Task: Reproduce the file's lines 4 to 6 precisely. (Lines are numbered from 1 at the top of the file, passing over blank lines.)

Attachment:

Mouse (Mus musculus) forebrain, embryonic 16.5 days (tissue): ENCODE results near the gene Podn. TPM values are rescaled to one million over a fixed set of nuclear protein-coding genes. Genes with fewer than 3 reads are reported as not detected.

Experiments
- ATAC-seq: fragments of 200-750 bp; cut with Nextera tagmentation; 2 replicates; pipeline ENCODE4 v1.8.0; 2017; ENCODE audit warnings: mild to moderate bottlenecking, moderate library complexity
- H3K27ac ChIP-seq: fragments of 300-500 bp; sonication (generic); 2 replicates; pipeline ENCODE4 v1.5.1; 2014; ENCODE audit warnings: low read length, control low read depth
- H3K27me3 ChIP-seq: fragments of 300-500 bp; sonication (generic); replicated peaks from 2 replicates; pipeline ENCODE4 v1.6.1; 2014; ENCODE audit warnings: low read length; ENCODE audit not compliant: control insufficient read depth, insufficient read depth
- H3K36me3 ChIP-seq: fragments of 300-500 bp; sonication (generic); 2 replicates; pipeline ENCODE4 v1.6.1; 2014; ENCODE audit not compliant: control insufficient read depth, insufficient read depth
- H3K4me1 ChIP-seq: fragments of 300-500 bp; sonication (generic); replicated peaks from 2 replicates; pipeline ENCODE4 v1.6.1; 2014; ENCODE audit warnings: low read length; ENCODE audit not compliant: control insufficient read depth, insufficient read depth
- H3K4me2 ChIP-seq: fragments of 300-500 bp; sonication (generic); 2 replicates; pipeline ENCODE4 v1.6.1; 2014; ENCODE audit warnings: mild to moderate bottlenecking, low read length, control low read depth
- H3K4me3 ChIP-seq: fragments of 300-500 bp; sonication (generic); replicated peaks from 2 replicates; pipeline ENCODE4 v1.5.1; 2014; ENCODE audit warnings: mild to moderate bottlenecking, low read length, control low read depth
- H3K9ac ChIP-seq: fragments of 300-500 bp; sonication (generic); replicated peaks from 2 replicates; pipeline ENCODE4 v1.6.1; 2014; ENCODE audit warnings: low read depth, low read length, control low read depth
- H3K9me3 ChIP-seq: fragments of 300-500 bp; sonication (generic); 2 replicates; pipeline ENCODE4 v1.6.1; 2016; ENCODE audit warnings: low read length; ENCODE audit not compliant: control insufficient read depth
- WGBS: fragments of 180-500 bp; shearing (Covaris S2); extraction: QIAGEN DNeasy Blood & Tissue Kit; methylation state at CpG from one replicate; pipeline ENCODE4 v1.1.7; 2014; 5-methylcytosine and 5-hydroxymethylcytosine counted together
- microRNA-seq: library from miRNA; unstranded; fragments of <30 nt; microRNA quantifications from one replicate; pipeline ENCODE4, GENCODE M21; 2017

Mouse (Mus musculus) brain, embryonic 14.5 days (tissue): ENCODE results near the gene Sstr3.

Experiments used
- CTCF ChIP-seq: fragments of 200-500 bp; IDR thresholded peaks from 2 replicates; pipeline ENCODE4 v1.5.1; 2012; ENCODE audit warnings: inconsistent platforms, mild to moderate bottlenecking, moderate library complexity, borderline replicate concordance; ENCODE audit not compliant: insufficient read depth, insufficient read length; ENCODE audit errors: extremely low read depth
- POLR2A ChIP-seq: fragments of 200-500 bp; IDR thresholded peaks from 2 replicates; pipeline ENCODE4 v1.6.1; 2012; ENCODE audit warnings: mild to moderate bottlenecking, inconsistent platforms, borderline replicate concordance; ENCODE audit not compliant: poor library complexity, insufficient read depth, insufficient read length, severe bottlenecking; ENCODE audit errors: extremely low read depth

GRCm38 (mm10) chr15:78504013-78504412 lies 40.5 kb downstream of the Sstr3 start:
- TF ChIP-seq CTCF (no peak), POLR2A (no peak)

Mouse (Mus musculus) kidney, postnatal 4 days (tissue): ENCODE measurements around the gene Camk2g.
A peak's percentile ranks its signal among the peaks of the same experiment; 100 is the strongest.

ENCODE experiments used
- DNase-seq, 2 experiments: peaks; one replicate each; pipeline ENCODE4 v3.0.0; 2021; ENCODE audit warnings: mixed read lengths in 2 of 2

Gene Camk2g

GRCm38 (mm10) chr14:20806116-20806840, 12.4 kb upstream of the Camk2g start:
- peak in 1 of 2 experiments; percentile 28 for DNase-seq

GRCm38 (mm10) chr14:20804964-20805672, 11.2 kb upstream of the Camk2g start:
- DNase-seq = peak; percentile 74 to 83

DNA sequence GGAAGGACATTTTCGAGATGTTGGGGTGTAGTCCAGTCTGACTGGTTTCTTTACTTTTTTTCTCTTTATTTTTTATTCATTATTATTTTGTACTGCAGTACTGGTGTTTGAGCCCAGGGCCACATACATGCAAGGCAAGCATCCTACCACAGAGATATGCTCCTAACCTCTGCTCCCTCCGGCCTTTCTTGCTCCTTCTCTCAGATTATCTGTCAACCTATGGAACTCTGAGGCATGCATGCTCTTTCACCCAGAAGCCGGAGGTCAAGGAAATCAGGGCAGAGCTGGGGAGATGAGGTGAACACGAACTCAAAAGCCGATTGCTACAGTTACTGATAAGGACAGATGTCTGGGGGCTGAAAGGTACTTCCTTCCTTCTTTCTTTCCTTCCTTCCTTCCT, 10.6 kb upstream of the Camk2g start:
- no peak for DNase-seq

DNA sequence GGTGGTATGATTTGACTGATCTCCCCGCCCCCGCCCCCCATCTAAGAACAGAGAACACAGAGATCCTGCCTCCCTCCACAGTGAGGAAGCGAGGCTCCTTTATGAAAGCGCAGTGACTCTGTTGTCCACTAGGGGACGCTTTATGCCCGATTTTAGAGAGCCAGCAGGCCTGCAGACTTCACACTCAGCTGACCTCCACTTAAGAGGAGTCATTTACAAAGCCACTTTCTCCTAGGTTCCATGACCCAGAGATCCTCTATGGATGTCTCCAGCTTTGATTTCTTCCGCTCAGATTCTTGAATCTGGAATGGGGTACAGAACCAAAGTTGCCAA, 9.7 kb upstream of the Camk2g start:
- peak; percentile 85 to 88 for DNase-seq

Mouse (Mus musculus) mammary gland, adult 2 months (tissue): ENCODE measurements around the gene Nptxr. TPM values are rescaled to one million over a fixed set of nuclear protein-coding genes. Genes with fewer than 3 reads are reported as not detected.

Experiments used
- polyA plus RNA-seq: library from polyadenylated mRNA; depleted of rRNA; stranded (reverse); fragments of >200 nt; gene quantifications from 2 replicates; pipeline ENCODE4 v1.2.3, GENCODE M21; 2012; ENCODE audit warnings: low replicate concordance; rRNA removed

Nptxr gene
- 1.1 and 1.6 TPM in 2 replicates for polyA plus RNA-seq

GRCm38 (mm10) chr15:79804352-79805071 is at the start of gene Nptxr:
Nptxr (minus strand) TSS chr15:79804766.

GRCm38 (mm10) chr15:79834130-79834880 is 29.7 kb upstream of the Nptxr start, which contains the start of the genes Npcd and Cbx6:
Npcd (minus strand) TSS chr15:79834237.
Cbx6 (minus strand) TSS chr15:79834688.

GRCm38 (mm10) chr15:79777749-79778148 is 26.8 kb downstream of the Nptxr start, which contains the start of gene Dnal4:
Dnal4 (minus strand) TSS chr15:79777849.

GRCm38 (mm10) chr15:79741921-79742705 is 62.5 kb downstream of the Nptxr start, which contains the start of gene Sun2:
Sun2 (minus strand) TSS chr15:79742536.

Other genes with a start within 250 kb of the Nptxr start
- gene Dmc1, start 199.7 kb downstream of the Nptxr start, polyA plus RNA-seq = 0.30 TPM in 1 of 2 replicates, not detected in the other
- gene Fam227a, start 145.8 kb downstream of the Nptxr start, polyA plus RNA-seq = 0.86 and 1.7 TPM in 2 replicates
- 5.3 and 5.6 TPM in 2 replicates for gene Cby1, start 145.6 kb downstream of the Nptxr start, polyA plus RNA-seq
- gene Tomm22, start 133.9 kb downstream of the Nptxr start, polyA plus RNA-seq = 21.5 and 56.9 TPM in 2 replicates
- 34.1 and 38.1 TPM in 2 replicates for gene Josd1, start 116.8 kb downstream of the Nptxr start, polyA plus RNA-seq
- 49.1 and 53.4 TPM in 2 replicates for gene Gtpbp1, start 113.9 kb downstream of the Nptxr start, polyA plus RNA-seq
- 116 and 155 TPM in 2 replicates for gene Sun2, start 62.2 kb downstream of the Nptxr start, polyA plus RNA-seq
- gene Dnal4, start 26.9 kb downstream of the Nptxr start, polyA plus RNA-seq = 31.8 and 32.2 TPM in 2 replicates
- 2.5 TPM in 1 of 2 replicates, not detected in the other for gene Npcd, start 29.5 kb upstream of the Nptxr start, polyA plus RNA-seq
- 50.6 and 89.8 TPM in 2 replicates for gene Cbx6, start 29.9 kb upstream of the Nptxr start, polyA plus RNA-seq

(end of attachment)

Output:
- H3K27ac ChIP-seq: fragments of 300-500 bp; sonication (generic); 2 replicates; pipeline ENCODE4 v1.5.1; 2014; ENCODE audit warnings: low read length, control low read depth
- H3K27me3 ChIP-seq: fragments of 300-500 bp; sonication (generic); replicated peaks from 2 replicates; pipeline ENCODE4 v1.6.1; 2014; ENCODE audit warnings: low read length; ENCODE audit not compliant: control insufficient read depth, insufficient read depth
- H3K36me3 ChIP-seq: fragments of 300-500 bp; sonication (generic); 2 replicates; pipeline ENCODE4 v1.6.1; 2014; ENCODE audit not compliant: control insufficient read depth, insufficient read depth